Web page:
• We all want to be good parents!
• So, what makes a good parent?
• Well, one really important ingredient in the cocktail of what makes a good parent is being able to zoom in on the 'larger perspective' and being conscious of what kind of basic life skills we would like our kids to have!
• In other words, which kind of basic life skills would we like our kids to be enriched with as adults!
• In this parenting article you will:
• Read about which kind of basic life skills I want for my son, why, and how I will help him get them!
• See what kind of 'qualities' I wouldn't want for my son and why!
• Get to do a parenting worksheet exercise where you decide which basic life skills you would like for your child!
• How do I pave the road for my child to have a happy, deep and meaningful life?
• What powerful personal and social qualities would I like my child to have and enrich his or her life with?
You see, by taking a long term perspective as to what we want for our children - the question of what makes a good parent will more or less answer itself.
It really will!
Just read on, and I'll show you!
This is just my list - it's not at all extensive (not for me and probably not for you) but in my view it does contain some of the most important life skills!
If you feel like it, you can make your own parenting worksheet. I can really recommend it!
The way that I've done it is that I've made a list of all the qualities I would like my kid to have.
Then I've sort of turned it around on myself and tried to see how I could become that quality myself that I would like my child to have (qualities such as respect, unconditional love, being caring, being patient, understanding and so on and so forth).
The point is teaching by example! Setting an example ourselves as parents is much, much more powerful than traditional teachings via do's and don'ts!
My personal experience is absolutely crystal clear on this point.
You'll see more of what I mean in concrete terms further down.
For now let's proceed with my list.
Afterwards I will come up with some suggestions as to how you can make a parenting worksheet for yourself and your child.
Oh yes, I really think it is!
Because knowing that you're unconditionally loved makes you incredibly powerful, installs a basic optimistic trust in people and the world, sets you free and fuels your self esteem.
Not bad, hey?
However, most people don't feel they're unconditionally loved and accepted for who they are.
If they did, they probably wouldn't be stressing and working so hard as adults to try to 'earn' other people's admiration and acceptance.
They wouldn't be unconsciously driven to constantly seek other people's approval via hard earned accomplishments and successes!
They probably wouldn't care so much about what other people think because they would know that they are loved for who they are, not for what they do!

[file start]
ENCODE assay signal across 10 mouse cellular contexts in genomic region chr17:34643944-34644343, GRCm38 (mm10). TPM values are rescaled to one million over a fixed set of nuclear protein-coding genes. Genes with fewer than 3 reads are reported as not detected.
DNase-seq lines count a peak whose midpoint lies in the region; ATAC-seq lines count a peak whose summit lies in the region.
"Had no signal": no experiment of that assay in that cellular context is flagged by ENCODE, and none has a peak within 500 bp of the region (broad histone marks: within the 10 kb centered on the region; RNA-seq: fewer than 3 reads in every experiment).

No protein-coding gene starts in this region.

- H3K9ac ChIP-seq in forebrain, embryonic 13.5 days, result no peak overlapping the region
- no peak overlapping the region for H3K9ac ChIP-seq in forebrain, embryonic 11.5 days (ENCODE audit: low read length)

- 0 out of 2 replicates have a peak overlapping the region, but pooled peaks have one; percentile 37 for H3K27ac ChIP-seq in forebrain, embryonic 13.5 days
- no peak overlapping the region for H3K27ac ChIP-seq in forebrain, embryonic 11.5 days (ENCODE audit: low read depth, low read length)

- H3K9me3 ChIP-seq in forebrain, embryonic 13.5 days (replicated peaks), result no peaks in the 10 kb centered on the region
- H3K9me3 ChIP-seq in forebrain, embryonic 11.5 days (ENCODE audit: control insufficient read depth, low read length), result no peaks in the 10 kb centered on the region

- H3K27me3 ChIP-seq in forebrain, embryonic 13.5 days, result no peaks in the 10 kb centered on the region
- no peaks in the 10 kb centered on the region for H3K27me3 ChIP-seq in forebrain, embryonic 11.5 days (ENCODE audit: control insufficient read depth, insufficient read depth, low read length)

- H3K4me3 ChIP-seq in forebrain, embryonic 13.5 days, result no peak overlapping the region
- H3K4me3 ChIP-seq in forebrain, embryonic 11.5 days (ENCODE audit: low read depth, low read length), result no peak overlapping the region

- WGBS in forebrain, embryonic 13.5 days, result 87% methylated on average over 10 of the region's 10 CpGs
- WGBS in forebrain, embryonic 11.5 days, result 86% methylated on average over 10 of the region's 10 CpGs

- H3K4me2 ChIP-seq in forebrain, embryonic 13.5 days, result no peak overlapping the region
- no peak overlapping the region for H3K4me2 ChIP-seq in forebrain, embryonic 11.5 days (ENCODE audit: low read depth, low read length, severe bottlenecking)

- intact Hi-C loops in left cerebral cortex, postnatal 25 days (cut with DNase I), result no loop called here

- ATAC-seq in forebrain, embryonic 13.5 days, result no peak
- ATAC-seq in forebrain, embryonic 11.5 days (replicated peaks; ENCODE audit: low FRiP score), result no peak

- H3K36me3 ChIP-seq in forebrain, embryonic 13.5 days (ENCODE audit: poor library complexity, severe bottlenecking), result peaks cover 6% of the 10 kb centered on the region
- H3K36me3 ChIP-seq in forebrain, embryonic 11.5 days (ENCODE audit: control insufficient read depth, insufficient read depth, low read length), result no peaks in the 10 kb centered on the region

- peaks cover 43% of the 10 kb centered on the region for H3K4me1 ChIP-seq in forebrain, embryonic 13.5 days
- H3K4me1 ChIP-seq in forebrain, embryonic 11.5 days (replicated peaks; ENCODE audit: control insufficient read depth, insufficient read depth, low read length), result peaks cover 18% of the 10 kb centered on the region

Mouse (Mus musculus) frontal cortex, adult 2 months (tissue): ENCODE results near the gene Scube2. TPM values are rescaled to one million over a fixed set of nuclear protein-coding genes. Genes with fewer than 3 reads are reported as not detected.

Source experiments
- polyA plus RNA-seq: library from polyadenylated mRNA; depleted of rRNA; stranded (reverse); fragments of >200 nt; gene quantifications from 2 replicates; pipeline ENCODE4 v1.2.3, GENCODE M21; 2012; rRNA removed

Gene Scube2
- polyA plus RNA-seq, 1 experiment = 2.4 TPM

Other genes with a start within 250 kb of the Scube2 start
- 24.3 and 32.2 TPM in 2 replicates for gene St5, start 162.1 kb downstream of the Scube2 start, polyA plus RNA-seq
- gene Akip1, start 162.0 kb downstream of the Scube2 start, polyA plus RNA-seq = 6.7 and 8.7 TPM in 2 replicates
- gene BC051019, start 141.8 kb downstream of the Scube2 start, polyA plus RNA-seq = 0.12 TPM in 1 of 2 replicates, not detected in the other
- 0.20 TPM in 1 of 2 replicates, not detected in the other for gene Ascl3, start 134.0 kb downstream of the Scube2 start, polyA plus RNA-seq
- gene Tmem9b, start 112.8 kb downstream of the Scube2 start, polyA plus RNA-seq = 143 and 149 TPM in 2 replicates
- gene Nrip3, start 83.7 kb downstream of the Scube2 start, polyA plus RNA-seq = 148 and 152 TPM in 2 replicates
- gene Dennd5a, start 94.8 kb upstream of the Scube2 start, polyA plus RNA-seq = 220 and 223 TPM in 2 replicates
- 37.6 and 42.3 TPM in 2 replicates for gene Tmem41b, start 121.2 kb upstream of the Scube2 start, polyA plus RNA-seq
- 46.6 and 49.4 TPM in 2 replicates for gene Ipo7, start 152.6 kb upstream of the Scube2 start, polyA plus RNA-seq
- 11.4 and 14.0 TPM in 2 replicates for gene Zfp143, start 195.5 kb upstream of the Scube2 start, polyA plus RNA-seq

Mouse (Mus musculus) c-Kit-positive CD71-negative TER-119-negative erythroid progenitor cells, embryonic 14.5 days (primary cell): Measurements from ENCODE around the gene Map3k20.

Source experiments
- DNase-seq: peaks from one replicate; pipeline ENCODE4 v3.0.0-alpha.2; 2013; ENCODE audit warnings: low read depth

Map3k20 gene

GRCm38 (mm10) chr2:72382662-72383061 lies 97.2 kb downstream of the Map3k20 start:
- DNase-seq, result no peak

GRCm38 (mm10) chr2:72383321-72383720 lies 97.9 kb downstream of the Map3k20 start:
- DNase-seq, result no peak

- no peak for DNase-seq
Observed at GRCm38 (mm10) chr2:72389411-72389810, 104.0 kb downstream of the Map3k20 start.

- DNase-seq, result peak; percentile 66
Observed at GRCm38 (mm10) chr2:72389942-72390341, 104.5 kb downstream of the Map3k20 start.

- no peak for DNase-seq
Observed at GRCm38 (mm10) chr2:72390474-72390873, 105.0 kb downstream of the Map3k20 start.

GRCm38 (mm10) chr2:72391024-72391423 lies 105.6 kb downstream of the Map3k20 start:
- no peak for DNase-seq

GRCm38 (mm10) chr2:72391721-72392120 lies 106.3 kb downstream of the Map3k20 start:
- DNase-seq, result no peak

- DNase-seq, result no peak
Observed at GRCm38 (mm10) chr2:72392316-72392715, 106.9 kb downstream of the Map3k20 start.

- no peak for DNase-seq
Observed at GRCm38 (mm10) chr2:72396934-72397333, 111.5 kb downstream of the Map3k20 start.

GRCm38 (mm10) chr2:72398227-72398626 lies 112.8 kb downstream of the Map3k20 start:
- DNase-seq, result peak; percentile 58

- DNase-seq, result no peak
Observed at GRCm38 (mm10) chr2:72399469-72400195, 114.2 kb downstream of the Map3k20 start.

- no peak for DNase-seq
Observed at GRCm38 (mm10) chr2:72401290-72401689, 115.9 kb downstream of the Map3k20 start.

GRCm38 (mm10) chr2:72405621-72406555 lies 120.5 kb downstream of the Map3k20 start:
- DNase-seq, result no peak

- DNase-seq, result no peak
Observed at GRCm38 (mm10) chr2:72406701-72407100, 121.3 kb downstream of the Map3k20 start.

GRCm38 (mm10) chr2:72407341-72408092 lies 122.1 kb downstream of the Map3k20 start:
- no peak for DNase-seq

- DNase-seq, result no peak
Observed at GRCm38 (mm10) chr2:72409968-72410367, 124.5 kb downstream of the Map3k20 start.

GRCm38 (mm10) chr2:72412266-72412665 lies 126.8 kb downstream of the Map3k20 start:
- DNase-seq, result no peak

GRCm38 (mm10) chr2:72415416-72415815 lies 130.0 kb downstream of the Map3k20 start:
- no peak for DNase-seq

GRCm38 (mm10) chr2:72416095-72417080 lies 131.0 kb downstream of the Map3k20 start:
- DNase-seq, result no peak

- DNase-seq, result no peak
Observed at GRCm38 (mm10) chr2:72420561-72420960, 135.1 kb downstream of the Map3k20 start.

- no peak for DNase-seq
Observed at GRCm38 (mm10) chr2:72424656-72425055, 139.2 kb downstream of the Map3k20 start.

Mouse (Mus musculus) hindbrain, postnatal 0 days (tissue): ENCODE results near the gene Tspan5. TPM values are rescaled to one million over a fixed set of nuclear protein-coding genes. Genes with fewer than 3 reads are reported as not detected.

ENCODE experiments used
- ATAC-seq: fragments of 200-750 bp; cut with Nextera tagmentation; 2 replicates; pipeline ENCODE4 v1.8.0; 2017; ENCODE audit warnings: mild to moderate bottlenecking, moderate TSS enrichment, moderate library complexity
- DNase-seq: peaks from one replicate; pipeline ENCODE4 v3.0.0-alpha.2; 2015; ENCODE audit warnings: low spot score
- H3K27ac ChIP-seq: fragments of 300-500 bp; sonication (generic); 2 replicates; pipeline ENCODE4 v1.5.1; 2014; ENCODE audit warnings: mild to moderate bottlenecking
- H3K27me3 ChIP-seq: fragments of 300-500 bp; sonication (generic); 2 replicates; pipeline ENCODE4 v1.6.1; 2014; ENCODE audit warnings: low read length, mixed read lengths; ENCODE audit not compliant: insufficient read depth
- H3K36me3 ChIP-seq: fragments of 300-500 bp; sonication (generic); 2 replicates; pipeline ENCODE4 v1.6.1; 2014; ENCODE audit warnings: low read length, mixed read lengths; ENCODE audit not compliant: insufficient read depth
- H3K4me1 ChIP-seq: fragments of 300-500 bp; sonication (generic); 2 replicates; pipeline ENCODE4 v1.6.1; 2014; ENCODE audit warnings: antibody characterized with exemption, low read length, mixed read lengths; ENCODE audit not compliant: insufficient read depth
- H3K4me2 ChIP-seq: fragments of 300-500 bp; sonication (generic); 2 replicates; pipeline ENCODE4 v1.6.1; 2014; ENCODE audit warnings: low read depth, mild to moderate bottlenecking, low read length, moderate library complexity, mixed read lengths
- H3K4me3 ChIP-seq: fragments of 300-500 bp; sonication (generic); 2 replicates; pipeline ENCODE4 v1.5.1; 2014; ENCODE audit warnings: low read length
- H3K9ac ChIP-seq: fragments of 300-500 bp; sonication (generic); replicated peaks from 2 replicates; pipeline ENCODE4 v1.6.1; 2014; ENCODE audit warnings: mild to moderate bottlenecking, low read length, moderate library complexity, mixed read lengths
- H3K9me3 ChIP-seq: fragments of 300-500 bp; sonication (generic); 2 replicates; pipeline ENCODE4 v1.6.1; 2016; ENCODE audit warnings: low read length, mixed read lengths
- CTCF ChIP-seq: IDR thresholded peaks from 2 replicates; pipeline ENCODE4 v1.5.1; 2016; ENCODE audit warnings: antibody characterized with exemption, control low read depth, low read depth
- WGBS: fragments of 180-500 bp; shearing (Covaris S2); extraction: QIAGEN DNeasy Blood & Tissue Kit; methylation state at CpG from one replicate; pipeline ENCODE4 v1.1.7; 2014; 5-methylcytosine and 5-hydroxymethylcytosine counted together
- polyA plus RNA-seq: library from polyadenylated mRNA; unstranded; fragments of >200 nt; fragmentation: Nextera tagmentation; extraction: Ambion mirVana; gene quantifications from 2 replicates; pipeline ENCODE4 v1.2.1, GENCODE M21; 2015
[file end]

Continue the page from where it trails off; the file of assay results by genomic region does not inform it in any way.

Thinking that love is something you earn by 'being good' and living up to expectations is an incredibly hard life because you'll be constantly "working hard" only to catch what is a shallow shadow of love. It is very unrewarding in the long run!
So, I would love for my son to:
• Know that he is unconditionally loved and accepted for who he is, not for what he does. I don't want him to think that he has to 'earn' my love!
By being an example ourselves and giving it ... no strings attached!
You see: if we were to send out a questionnaire asking parents:
Do you feel you love your kids unconditionally?
Most parents wouldn't hesitate a second to cross out the box: YES!
Okay, now moving on to a more challenging question in the questionnaire:
Do you always show your kid that you love him or her unconditionally (meaning no matter how your kid behaves?)
Uh-oh! The result of the test is often: Yes, I feel I love my kids unconditionally, but perhaps I don't always show it!
This isn't so strange because "conditional love" is typically what we've been taught by our parents and by the 'achiever', success orientated values of our society.
Conditional parenting means showing more positive affection toward your child when he or she behaves in ways you approve of.
In some ways - and I'm probably being quite provocative now - conditional parenting is a mild form of behavior control which makes kids more prone to obedience, yes, but in the long run installs the mindset that "if they just behave and follow the rules they will be loved!"
Many parents would think, "This is great! Obedient children, wow, just what I want!"
But is it really what they want?
Right now, yes, probably, it seems to make parenting easier! But in the long run, no, I don't think that's what they really want!
Because the other side of the coin is: If their kids screw up, throw tantrums, lie, disobey and break rules, they will be punished in the sense of not getting affection ... right at the moment when they probably need it the most!
Because isn't it when we're unhappy, sad, stressed or angry that we really need to feel the affection of unconditional love?
I think so!
I would really love for my son to know and feel the basic existential security that lies in knowing that no matter how he behaves, I will never withdraw my love.
Therefore my personal strategy is not to use withdrawal of love as a means to control his behavior.
It's not always easy in practice, sure, but striving towards no punishing, no scolding, no spanking, no ignoring, no holding back affection as punishment, no threats AND no bribes - really does makes parenting a lot simpler and much, much more pleasurable ... at least it has to me!
If you're interested in reading more about this view point, you're welcome to go and read these parenting articles about the power of the unconditional positive regard and what is called unconditional parenting.
However, the consequences of strict child discipline are often that these kids haven't had chance to know what on earth their gut feeling is because every time it popped up its little head, it was overruled. Some silly rule or rigid tradition smacked it right down again!